| 5:40 pm on Mar 2, 2011 (gmt 0)|
I guess they missed the linked threads:
Depending on Google has hurt businesses since at least 2002 [webmasterworld.com]
How many business are there (even large) who depend on Google to stay in business?
I think one take-away from this change and situation for the webmaster is: If fairly large businesses can't (shouldn't) rely on Google for their business, it probably stands to reason you Definitely Shouldn't.
Let me rephrase: You probably don't have the resources or traffic of some of the large companies struggling because of the change, so it seems to be Really Poor Planning for the independent webmaster to even think about basing their future and livelihood on Google alone.
I'm not saying to stop building sites, but I'm definitely saying Diversify Traffic Sources and be smart about it. Run it like a business, not a website or don't depend on it for a living, and learn from the mistakes others have made.
| 5:55 pm on Mar 2, 2011 (gmt 0)|
|I feel for Mahalo founder and CEO Jason Calacanis this past week... |
They hot link my images (through google images) so I can't block them without blocking google images.
| 6:15 pm on Mar 2, 2011 (gmt 0)|
I think the point of the story is that people lose their jobs over a Google update.
Some might argue that there's a the angle of social responsibility whenver google makes a change.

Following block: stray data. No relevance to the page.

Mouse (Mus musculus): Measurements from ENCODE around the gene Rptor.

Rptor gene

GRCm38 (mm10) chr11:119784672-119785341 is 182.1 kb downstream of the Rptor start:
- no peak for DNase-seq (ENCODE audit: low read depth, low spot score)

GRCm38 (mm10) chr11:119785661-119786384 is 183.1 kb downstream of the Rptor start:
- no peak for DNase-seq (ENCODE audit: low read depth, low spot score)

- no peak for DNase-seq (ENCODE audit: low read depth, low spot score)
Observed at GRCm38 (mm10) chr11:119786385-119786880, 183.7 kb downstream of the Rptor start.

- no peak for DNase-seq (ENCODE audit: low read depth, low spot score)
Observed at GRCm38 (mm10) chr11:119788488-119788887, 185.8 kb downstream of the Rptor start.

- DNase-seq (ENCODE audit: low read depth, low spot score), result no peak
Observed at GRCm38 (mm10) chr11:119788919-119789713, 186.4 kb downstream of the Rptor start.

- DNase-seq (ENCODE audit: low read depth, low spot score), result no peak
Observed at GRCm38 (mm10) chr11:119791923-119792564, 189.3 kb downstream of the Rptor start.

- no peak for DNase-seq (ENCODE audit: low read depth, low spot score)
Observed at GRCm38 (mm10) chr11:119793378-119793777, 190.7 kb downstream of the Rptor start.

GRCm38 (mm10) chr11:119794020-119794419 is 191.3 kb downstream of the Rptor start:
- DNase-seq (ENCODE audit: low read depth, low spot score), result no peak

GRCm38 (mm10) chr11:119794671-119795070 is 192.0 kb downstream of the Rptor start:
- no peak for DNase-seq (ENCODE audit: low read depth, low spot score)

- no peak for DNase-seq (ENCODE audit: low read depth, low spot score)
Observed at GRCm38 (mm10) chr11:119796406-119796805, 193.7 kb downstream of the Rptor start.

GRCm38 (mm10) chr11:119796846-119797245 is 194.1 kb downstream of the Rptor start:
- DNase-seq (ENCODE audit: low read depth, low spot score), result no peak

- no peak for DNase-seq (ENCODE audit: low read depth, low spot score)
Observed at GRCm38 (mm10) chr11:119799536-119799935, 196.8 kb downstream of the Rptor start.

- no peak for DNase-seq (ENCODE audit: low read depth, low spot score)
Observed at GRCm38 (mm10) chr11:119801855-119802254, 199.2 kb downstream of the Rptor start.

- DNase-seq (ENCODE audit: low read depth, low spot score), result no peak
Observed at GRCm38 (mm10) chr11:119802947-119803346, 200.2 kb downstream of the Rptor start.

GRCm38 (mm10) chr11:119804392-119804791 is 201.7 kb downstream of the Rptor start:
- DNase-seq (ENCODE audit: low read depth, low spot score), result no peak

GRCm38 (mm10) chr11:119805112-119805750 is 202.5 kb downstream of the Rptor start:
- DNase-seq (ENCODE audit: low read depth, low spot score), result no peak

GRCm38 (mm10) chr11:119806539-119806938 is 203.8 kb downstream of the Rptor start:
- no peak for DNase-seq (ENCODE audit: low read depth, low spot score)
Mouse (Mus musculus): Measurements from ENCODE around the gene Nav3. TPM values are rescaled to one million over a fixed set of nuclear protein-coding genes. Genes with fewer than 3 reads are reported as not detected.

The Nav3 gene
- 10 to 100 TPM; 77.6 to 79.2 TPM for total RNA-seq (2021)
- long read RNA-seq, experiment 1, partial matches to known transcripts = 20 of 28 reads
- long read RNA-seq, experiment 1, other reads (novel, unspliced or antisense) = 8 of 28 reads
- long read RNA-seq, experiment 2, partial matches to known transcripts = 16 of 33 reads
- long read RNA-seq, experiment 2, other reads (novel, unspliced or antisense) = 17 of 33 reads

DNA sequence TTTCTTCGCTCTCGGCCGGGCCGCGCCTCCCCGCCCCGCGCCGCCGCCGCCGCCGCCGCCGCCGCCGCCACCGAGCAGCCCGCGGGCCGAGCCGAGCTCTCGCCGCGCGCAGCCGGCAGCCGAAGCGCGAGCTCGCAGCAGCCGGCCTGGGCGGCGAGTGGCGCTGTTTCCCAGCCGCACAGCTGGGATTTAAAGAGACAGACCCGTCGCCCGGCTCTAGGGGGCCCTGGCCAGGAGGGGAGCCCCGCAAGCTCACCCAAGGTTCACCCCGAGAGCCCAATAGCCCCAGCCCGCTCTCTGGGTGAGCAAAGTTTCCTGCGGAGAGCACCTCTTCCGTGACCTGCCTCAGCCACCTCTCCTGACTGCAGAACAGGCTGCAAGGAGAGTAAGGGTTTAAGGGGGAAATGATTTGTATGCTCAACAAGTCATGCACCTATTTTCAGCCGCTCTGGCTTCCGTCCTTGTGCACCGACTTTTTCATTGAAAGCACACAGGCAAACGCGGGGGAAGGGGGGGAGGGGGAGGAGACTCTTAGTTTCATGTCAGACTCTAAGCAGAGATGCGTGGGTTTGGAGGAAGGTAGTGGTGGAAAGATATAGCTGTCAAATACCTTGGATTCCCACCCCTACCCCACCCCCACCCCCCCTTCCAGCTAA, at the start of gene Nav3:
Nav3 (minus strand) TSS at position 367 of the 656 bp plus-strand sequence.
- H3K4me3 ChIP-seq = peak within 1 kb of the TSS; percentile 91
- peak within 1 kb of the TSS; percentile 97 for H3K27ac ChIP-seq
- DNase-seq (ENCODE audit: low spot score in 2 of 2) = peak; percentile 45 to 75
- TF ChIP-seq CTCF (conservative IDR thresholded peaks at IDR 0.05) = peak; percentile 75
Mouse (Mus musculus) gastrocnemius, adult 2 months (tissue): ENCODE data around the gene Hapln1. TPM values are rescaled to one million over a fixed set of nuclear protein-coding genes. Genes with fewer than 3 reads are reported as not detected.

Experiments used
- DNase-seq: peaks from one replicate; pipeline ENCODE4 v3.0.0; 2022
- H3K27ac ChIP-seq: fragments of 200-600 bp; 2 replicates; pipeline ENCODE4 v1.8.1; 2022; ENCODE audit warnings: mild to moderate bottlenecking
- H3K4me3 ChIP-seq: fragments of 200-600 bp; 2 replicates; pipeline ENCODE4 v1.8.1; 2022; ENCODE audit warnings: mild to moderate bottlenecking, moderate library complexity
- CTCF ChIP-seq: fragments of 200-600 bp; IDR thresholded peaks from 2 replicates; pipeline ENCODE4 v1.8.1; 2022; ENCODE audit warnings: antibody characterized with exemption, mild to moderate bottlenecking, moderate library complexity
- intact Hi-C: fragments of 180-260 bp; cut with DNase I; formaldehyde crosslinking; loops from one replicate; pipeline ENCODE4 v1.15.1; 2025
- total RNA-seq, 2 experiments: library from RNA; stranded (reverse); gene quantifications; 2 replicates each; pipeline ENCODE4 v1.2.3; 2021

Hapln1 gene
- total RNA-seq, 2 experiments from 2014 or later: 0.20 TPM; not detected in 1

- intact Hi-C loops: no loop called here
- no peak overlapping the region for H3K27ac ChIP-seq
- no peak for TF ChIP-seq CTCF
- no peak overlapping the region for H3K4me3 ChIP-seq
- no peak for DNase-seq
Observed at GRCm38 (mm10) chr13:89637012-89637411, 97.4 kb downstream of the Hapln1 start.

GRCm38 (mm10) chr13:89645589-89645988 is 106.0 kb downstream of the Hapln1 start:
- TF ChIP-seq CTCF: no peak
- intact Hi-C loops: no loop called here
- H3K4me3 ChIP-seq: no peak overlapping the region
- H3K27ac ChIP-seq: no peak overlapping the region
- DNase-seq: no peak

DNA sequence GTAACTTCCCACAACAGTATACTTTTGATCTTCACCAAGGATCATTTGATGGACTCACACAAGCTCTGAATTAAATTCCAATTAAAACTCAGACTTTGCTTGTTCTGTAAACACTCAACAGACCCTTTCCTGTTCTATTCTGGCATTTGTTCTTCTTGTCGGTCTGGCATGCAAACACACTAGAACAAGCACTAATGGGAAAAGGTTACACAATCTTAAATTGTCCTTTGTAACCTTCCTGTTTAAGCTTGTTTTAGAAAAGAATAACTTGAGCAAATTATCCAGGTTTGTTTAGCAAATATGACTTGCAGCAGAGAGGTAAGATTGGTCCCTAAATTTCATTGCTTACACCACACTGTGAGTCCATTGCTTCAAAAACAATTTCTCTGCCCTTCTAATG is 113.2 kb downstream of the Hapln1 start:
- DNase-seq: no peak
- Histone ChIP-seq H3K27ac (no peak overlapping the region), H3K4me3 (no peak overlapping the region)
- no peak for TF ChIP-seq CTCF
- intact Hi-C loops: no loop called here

| 6:26 pm on Mar 2, 2011 (gmt 0)|
|I feel for Mahalo founder and CEO Jason Calacanis this past week |
I don't. He is hotlinking my images, which is in a way content theft.
| 6:26 pm on Mar 2, 2011 (gmt 0)|
|I think the point of the story is that people lose their jobs over a Google update. |
Fair enough. But the responsibility was really on the executives of Macrapo not to have such a bad product. If they had good a GOOD quality product in the first place, they wouldn't be in the position they are in now.
Further, no one FORCED Macrapo to become dependent on placement in google's listings for their business. No one put a gun to their heads. They chose to do so knowing that google could change their algorithm at any moment.
Live by the sword, die by the sword.
|Some might argue that there's a the angle of social responsibility whenver google makes a change. |
And what about shareholder responsibility?
As for social responsibility, think of it this way:
There use to be an embargo against products from South Africa due to Apartheid. US Steel manufactures were able to compete because south African steel (which was cheaper) was not available to the US market.
Well, the embargo ended and the influx of South African steel killed off the remaining steel industry in the US.
So, should we have kept the embargo against south Africa in place out of "social responsibility" for the American workers who lost their jobs?
| 7:27 pm on Mar 2, 2011 (gmt 0)|
To be honest I don't see this as a big deal.
I mean, of course I feel for those who have lost their job.
But industries change, economies change, big players and big companies change ("The one constant in the Universe is change; the wise adapt" - a Warhammer 40k quote!).